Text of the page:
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Verleger als Leser und als Vermittler von Lesekultur

Britische Verlegerkarrieren zwischen 1800 und 1926 unter besonderer Berücksichtigung lesebiographischer Ansätze

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Sandra Simon

Verlegerpersönlichkeiten, die das Profil ihrer Verlage entscheidend gestalteten und auf die Lesekultur ihrer Zeit einwirkten, prägten das Verlagswesen im neunzehnten Jahrhundert. Gegenstand der vorliegenden Publikation sind die vier britischen Verleger William (1800-1883) und Robert Chambers (1802-1871), C. Kegan Paul (1828-1902) sowie J. M. Dent (1849-1926). Im Rückgriff auf biographische Ansätze der Leserforschung und Verlagsgeschichte arbeitet die Autorin die konkreten Umstände der Lesesozialisation der Verleger, ihren Bezug zum Lesen und zum Buch sowie die Auswirkungen auf das Selbstverständnis der Verleger und ihren Einfluss auf die Lesekultur ihrer Zeit heraus.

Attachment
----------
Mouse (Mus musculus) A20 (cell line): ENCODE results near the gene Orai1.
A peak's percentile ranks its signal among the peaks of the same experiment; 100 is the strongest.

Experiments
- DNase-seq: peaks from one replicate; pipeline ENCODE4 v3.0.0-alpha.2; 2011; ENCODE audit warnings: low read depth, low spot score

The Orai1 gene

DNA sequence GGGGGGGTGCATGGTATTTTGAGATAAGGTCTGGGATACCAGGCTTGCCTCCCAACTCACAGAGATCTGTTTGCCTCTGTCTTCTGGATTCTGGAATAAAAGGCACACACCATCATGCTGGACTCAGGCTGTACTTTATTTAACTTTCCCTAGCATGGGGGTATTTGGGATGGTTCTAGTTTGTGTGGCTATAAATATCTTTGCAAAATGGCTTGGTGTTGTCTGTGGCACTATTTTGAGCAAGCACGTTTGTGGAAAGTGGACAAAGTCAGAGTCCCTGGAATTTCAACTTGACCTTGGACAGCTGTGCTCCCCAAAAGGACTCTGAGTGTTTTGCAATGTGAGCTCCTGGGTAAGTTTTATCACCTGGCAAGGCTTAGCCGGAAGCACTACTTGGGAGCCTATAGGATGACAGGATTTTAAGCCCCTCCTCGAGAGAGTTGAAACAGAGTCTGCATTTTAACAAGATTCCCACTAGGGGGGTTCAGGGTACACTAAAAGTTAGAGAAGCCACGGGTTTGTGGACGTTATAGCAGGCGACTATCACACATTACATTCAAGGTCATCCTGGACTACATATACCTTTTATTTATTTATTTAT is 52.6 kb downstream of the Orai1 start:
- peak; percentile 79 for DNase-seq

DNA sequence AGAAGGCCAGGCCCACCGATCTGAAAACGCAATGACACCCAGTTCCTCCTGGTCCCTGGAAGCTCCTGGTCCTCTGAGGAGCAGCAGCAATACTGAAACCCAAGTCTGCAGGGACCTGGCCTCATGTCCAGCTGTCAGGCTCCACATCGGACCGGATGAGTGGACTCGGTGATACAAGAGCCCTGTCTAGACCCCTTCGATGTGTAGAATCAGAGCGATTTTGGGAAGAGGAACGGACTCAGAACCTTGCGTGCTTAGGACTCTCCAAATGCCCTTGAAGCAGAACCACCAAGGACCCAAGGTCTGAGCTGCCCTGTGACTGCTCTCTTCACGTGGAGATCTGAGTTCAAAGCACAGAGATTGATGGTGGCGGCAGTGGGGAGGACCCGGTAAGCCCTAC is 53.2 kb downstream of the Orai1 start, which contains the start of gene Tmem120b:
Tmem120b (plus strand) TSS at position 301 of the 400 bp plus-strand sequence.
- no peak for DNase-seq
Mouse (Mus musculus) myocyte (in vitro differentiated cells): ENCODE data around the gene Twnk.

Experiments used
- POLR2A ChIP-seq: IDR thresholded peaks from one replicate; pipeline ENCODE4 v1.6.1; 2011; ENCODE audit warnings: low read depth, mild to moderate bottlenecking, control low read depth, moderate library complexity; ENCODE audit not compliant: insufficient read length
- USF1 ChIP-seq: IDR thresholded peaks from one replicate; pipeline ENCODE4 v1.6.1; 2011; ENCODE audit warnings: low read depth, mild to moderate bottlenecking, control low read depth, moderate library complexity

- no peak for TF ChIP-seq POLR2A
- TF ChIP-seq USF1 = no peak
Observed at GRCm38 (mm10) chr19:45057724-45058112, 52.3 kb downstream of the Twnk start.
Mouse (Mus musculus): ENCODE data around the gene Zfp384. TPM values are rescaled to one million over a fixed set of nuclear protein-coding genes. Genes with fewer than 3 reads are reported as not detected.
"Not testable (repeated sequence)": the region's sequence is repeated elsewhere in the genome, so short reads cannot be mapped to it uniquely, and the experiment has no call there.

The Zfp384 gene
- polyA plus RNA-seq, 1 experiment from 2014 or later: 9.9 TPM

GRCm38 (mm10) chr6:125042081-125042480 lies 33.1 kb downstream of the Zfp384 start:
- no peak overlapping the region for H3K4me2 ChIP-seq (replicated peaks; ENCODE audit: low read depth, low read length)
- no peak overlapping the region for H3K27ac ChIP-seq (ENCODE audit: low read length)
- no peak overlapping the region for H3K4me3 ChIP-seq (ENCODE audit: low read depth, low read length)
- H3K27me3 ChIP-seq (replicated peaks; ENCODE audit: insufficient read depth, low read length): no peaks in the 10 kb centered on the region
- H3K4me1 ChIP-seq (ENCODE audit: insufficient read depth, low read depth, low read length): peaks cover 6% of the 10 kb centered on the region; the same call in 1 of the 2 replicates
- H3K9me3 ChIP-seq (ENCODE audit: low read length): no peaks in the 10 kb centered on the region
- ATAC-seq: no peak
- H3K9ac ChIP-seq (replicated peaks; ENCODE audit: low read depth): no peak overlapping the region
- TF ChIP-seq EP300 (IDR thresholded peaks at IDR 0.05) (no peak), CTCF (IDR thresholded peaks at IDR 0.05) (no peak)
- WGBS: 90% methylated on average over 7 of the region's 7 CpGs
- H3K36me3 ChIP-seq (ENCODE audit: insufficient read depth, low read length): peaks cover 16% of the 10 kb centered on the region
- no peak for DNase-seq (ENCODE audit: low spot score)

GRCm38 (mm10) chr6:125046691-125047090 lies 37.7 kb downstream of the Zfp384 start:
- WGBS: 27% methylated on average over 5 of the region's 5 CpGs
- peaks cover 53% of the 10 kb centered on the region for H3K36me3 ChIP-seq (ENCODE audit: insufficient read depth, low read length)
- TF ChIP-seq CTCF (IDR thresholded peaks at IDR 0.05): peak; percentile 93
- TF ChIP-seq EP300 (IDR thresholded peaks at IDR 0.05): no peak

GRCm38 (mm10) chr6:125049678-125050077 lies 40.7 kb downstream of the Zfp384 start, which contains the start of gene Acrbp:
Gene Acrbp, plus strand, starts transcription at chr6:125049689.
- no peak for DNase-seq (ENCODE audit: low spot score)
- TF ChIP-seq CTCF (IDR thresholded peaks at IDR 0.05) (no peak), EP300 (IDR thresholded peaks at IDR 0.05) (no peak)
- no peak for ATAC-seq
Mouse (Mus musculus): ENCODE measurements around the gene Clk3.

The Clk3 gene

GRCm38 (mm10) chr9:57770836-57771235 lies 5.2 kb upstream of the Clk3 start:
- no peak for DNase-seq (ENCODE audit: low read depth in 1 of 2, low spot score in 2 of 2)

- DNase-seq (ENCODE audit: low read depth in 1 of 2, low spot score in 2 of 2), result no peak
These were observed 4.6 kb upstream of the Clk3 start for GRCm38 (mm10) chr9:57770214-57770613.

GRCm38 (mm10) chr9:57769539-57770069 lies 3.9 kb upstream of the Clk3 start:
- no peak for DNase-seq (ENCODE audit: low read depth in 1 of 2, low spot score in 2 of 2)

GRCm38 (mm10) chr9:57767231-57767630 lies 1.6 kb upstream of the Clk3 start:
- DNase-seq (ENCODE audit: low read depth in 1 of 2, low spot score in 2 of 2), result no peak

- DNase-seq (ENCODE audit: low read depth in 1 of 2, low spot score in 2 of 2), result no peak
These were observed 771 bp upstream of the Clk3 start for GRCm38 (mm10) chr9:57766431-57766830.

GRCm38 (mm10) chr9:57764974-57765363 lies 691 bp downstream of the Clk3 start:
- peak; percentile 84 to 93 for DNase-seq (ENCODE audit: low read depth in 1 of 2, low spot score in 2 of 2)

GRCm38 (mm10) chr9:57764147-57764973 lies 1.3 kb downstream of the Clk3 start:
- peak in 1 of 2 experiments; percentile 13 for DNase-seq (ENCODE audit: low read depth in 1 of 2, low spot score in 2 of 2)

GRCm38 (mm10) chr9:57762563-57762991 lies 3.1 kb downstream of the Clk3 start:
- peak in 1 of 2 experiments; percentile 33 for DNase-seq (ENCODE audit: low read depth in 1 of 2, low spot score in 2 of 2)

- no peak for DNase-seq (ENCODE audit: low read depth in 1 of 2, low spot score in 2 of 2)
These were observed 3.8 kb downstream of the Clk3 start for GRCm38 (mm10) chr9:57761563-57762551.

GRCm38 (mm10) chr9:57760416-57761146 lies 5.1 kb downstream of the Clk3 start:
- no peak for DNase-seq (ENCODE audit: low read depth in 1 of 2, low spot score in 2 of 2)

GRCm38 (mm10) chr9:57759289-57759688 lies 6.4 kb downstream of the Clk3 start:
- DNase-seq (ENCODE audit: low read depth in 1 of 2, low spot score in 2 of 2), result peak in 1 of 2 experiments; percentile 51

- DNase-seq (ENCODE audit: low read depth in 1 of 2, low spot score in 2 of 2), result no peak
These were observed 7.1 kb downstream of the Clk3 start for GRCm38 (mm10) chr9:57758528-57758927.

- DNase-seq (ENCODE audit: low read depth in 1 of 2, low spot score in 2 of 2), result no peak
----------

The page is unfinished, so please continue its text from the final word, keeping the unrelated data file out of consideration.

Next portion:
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Tomasz Sawczuk

The book is the first monograph which examines the correspondences between the oeuvre of Jack Kerouac and the thought of Jacques Lacan, the two apparently incompatible worlds which prove to be complementary when taking a closer look. The study demonstrates a number of points. Firstly, with Jacques Lacan as a silent partner, it helps to better understand why psychoanalysis won Kerouac’s enmity in the mid-1950s. It also delves into Lacan’s reflections on spontaneous free-association to prove their convergence with Beats’ literary tactics. In its final part, by employing Lacanian theory, the book offers an extensive insight into Kerouac’s oeuvre to excavate the problematic status of the father figure, a crucial matter not yet given a rigorous critical attention.